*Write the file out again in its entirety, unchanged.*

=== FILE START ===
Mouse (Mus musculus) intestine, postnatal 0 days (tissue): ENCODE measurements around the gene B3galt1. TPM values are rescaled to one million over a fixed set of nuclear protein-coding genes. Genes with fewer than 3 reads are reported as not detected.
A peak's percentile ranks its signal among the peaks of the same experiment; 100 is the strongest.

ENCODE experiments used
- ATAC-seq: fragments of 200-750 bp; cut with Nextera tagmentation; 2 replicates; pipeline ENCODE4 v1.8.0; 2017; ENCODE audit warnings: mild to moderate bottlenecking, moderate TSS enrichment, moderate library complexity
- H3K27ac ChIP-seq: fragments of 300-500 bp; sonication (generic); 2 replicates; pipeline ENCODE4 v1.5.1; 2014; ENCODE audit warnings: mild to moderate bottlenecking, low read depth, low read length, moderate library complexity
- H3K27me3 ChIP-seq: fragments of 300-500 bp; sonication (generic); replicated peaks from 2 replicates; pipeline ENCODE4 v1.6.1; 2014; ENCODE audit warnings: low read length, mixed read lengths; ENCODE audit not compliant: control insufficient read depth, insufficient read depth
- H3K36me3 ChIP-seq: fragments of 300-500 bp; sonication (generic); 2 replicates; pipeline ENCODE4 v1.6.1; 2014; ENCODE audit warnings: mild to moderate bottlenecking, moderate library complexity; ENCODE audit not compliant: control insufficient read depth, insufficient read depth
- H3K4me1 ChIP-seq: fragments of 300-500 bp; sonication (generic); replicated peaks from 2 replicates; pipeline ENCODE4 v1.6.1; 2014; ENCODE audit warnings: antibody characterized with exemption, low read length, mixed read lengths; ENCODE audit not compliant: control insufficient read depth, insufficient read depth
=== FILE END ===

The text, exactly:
Mouse (Mus musculus) intestine, postnatal 0 days (tissue): ENCODE measurements around the gene B3galt1. TPM values are rescaled to one million over a fixed set of nuclear protein-coding genes. Genes with fewer than 3 reads are reported as not detected.
A peak's percentile ranks its signal among the peaks of the same experiment; 100 is the strongest.

ENCODE experiments used
- ATAC-seq: fragments of 200-750 bp; cut with Nextera tagmentation; 2 replicates; pipeline ENCODE4 v1.8.0; 2017; ENCODE audit warnings: mild to moderate bottlenecking, moderate TSS enrichment, moderate library complexity
- H3K27ac ChIP-seq: fragments of 300-500 bp; sonication (generic); 2 replicates; pipeline ENCODE4 v1.5.1; 2014; ENCODE audit warnings: mild to moderate bottlenecking, low read depth, low read length, moderate library complexity
- H3K27me3 ChIP-seq: fragments of 300-500 bp; sonication (generic); replicated peaks from 2 replicates; pipeline ENCODE4 v1.6.1; 2014; ENCODE audit warnings: low read length, mixed read lengths; ENCODE audit not compliant: control insufficient read depth, insufficient read depth
- H3K36me3 ChIP-seq: fragments of 300-500 bp; sonication (generic); 2 replicates; pipeline ENCODE4 v1.6.1; 2014; ENCODE audit warnings: mild to moderate bottlenecking, moderate library complexity; ENCODE audit not compliant: control insufficient read depth, insufficient read depth
- H3K4me1 ChIP-seq: fragments of 300-500 bp; sonication (generic); replicated peaks from 2 replicates; pipeline ENCODE4 v1.6.1; 2014; ENCODE audit warnings: antibody characterized with exemption, low read length, mixed read lengths; ENCODE audit not compliant: control insufficient read depth, insufficient read depth